In cramped, dingy offices near New York’s East River, a couple dozen detectives and analysts hunch over computers, plowing their way through hundreds of criminal cases. This is the home of the New York Police Department Computer Crime Squad. The heart of this or any other computer crimes unit is computer forensics, the conservation, deconstruction and analysis of electronic evidence contained on personal computers, networks and, increasingly, handheld devices such as cell phones and personal digital assistants...

More (GCN)

Digital fingerprint cracks the case

Wednesday, October 26, 2005 (01:01:41)
Last month, when Australian Federal Court Judge Murray Wilcox ruled that Kazaa is illegally authorising copyright infringement, he put Australia on the world map of landmark intellectual property cases - related cases against Kazaa in the US had previously failed. But Wilcox's finding has also put Australia on the map for another reason. Wilcox relied on crucial digital evidence from forensic computer specialists. In a situation where there was no smoking gun, these specialists were able to build a solid case on purely digital evidence...

More (The Age)

Microsoft, Nigeria Join Forces Against Cybercrime

Monday, October 24, 2005 (17:48:05)
Microsoft Latest News about Microsoft is lending its I.T. expertise to the government of Nigeria in a joint effort to combat e-mail fraud and other cybercrimes in the African nation...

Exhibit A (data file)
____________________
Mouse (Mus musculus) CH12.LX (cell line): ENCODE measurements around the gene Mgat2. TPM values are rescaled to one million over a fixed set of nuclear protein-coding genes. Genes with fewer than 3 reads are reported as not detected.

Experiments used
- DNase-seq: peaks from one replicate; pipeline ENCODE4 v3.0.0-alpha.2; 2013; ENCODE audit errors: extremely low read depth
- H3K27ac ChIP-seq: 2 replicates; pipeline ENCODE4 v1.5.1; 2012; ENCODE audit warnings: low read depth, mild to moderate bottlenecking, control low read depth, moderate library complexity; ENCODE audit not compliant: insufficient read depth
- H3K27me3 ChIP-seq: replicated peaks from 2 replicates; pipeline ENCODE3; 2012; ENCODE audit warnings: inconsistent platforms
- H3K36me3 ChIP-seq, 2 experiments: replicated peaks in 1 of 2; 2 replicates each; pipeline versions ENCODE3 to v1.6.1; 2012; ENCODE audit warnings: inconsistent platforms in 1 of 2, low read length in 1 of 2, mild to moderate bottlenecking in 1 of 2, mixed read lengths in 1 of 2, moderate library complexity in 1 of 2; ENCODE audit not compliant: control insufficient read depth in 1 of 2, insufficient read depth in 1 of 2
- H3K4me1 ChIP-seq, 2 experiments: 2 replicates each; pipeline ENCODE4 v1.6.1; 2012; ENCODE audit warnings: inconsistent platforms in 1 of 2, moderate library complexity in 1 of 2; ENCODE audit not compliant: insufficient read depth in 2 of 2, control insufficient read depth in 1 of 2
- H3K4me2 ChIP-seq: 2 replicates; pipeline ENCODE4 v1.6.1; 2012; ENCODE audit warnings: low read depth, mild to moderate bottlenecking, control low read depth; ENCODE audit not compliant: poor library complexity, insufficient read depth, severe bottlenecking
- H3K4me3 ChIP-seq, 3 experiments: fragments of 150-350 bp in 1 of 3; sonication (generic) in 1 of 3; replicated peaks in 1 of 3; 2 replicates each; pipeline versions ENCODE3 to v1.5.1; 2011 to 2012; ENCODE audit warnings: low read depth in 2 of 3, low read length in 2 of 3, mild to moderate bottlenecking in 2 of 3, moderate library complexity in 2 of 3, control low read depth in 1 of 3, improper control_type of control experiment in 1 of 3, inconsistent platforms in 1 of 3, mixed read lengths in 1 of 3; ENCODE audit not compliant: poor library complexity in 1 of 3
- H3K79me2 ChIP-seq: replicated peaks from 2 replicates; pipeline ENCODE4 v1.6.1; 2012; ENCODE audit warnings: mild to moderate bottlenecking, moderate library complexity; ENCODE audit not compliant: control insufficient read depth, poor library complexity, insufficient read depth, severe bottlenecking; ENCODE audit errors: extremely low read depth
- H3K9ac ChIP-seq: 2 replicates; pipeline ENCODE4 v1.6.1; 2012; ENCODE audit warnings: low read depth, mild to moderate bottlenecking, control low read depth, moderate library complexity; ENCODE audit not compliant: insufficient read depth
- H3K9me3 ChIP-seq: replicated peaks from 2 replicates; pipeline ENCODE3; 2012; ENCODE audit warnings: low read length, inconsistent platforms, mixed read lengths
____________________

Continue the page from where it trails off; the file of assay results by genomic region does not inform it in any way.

More (Top Tech News)

Computer Evidence: Collection & Preservation

Saturday, October 22, 2005 (12:39:00)
Computer Evidence: Collection and Preservation teaches law enforcement and computer forensics investigators how to identify, collect, and maintain digital artifacts to preserve their reliability for admission as evidence. The book focuses on collection and preservation because these two phases of computer forensics are the most critical to evidence acceptance, but are not thoroughly covered in text or courses. Throughout the book, a constant eye is kept on evidence dynamics and the impact investigators can have on data integrity while collecting evidence.

More (HNS)

Secret tracking codes in laser printers cracked

Friday, October 21, 2005 (14:02:59)
The pages that are printed by your colour laser printer may include tiny dots, almost invisible to the naked eye. The dots form a code that can be read by the US Secret Service, ostensibly to track down counterfeiters. Now, for the first time, the code has been cracked. The Secret Service has admitted before that the tracking information is part of a deal struck with selected colour laser printer manufacturers – including Xerox, Canon and many others. If a colour laser printer is used to forge a document and agents get sight of the document, the codes can be read. However, the full nature of the private information encoded in each document was not previously known...

More (Out-Law.com)

Cybercrooks lure citizens into international crime

Thursday, October 20, 2005 (16:39:56)
Consumer-level financial fraud has been around since thieves first thought to filch blank checks from mailboxes. The Internet has taken it to a new level, not yet fully understood by the general public. By many measures, 2005 is shaping up as a watershed year for e-commerce — and cybercrime...

More (USATODAY.com)